Review about Seiko Astron GPS Solar Watch
The last time Seiko called a new watch “Astron,” the future of timekeeping changed forever. Launched on Christmas Day, 1969, the original Seiko Astron watch was the world’s first commercially available quartz wristwatch.
The Seiko Astron differs from watches that receive terrestrial radio signals from atomic clocks. So-called RC (radio-controlled) watches receive signals when they are within range of stations in the United States, Japan, the United Kingdom, Germany and China, so they do not offer global coverage. The Astron works anywhere, even in the middle of an ocean or desert, in Antarctica, or on a Tibetan mountaintop. Seiko Astron watches also automatically recognizes which time zone they are in, while RC watches do not.
It’s the first full production GPS timed watch ever made, and the only one that can automatically compensate for time zone changes.
The First Astron Revolution: Quartz
The history of Seiko is the story of innovation. Thanks to a continuous stream of industry-leading innovations over the decades, Seiko established and has maintained, its position as a world leader in the technology of time.
On December 25, 1969, Seiko marketed the world’s first quartz watch, the Seiko Quartz Astron, and subsequently opened the patents to the world. With the delivery of this powerful statement, as a result, Seiko set the global standard, and today, most quartz watches use the system Seiko developed.
The Second Astron Revolution: GPSSolar
For Seiko, the story of quartz is still only just beginning. Thanks to Seiko’s relentless drive for innovation, new possibilities in watch technology continue to open up as the new Seiko Astron, the world’s first GPS solar watch, so dramatically demonstrates.
Seiko has, once again, pushed back the boundaries of what a watch can deliver and has set a new world standard in electronic watchmaking.
The progress of Astron never stops. Astron has continued to pursue “the ultimate wristwatch.
Sun and the Global Positioning System
In an ordinary quartz watch, the power bank is a removable battery which upon losing all the energy needs to be replaced – and this usually happens every few years. Astron stores its power in a small solar-powered accumulator, charged through special panels on the watch face. When fully charged, the watch can keep on ticking for half a year and even after being charged for ten minutes the battery allows the watch to function for a complete day. Full recharging requires about 50 hours of exposure to sunlight.
The second, more vital, element of the new Astron is the GPS receiver – a real novelty in a wristwatch. The case contains a module which receives the signal of the GPS satellites orbiting around the globe and adjusts the displayed time. The adjustment process is initiated by pressing and holding the 10 o-clock button; afterwards the user needs to lift the watch with its face towards the sky and wait for about a minute so that the signal of at least four GPS satellites can be received and the time. If needed, the date will also be adjusted. As an added bonus, Daylight Saving Time (DST) can be activated. The GPS and time auto-correction are especially useful if the owner travels across time zones frequently.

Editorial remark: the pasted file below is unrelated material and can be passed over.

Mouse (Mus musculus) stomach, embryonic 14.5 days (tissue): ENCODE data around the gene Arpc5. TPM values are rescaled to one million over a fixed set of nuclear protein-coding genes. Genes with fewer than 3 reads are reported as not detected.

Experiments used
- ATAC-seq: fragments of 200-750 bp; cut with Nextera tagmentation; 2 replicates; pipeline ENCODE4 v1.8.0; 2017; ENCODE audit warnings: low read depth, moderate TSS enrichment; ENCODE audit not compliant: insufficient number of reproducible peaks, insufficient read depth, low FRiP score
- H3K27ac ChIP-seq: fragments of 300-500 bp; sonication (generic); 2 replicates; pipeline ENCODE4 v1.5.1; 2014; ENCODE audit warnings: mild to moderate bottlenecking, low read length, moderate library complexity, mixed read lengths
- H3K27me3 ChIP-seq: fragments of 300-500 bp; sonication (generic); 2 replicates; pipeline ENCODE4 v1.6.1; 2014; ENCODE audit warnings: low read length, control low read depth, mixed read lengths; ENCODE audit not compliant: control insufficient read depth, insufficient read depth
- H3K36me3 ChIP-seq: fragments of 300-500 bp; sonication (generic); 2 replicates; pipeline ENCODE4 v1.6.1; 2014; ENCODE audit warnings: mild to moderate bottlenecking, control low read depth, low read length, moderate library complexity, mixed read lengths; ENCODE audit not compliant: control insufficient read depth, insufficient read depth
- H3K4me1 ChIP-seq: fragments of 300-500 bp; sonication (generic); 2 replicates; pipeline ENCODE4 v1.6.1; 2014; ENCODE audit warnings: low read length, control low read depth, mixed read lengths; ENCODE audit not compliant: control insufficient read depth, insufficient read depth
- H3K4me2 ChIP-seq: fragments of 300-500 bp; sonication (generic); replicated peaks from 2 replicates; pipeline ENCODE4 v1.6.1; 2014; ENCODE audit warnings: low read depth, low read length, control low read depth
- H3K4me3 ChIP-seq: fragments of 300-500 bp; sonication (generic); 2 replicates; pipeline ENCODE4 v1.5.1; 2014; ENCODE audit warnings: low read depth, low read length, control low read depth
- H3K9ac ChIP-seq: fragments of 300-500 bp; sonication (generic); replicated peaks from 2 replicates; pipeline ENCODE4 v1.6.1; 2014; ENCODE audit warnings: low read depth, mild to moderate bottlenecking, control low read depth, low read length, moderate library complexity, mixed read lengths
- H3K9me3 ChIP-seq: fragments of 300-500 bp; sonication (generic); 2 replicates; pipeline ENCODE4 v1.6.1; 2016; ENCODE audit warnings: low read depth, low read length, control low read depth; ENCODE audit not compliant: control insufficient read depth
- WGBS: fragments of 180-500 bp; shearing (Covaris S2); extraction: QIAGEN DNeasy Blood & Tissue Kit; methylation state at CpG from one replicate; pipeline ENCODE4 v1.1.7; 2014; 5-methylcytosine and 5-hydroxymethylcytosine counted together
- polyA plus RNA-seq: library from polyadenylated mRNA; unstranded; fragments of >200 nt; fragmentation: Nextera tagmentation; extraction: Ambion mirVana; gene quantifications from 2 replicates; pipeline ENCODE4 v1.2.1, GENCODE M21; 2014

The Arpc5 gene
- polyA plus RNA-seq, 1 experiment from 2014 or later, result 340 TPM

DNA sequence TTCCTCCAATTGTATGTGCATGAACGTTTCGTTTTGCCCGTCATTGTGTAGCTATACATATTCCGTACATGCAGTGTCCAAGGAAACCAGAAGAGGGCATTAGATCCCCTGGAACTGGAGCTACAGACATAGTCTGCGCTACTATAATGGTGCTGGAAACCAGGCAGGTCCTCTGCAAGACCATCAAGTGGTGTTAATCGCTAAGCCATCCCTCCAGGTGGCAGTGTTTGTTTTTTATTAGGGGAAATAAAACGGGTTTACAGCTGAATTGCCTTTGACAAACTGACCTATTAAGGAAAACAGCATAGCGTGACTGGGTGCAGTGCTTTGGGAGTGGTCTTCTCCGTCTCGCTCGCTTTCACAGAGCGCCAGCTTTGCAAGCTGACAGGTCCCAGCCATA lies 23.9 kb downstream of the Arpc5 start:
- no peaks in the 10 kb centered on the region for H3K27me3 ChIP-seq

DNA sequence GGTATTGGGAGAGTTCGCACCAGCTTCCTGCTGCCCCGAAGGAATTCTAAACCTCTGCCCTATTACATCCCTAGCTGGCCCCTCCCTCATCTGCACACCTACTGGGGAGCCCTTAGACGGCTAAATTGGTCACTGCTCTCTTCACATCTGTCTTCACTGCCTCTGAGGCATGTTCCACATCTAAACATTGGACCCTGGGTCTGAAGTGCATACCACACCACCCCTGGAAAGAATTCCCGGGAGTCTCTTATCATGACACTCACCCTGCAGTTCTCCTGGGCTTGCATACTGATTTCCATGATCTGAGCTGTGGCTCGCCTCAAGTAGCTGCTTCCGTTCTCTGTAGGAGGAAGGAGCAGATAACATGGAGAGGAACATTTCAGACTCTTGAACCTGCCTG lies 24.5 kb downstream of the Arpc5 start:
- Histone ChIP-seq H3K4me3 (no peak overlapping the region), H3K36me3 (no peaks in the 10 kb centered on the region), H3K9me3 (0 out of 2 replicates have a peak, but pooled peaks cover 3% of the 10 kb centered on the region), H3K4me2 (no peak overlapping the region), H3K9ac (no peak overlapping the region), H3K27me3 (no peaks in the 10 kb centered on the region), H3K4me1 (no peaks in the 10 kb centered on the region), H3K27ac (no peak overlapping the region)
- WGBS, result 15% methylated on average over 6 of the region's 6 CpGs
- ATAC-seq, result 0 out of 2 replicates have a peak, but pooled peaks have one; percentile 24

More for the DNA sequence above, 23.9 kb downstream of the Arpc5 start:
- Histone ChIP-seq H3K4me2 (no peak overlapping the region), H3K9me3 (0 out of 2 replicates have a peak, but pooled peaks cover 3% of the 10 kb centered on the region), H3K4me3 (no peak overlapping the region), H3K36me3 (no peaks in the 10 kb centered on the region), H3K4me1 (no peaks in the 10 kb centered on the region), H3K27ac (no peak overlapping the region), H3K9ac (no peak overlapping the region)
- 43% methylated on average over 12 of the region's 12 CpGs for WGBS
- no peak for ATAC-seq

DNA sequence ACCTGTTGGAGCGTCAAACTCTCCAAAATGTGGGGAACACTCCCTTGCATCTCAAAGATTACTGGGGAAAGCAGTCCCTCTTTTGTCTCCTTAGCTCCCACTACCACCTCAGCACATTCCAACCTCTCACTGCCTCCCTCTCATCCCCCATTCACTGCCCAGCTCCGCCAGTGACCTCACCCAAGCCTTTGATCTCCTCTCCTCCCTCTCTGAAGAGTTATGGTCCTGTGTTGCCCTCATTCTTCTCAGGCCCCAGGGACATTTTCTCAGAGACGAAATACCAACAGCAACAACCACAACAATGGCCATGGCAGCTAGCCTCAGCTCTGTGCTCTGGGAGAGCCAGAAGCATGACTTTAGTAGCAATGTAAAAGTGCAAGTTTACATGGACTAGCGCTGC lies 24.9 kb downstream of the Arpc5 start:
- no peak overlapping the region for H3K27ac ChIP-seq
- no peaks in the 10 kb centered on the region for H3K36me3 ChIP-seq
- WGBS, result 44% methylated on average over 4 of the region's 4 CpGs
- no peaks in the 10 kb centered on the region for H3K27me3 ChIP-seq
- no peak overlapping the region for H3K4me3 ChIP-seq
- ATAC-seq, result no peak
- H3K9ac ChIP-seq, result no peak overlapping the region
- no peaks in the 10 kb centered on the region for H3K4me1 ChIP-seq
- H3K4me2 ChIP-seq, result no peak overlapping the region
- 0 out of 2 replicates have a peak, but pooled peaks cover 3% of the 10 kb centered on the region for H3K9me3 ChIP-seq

Design and Features
The 8x is also a step forward in the design of the timepiece. It is noticeably smaller, with a 44.6mm diameter and 13.3mm height. The dial is a monochrome composition of the abovementioned luminous indexes, a minute ring with a UTC time zone scale, a date window framed in steel and three small dials. A few variants of the timepiece will be available – the test one was produced of lightweight titanium with a black ceramic bezel, sapphire glass, titanium bracelet whose links are polished and satin-brushed, with two-button folding clasp. The bracelet wears comfortably, but the design is somewhat outside my taste – again, the 7x version had much more appeal when my preferences are concerned.
Astron GPS Solat 8x encompasses 4 titanium models, 4 steel models and two limited editions.
Automatic Time Adjustment
When GPS signals are received, the second hand starts moving, indicates the number of satellites, and then displays the current time. It is an emotional moment, feeling an identification with GPS satellites 20000km away.
Whenever the dial is exposed to bright light, the watch automatically receives GPS signals. When the watch is concealed under a sleeve and the dial cannot receive enough light, the watch stores the time of the previous successful manual time adjustment or time zone adjustment, and automatically starts time adjustment at the same time.
An exclusive Seiko ring antenna placed under the dial ring is suitable for automatic reception as it can easily receive signals regardless of posture.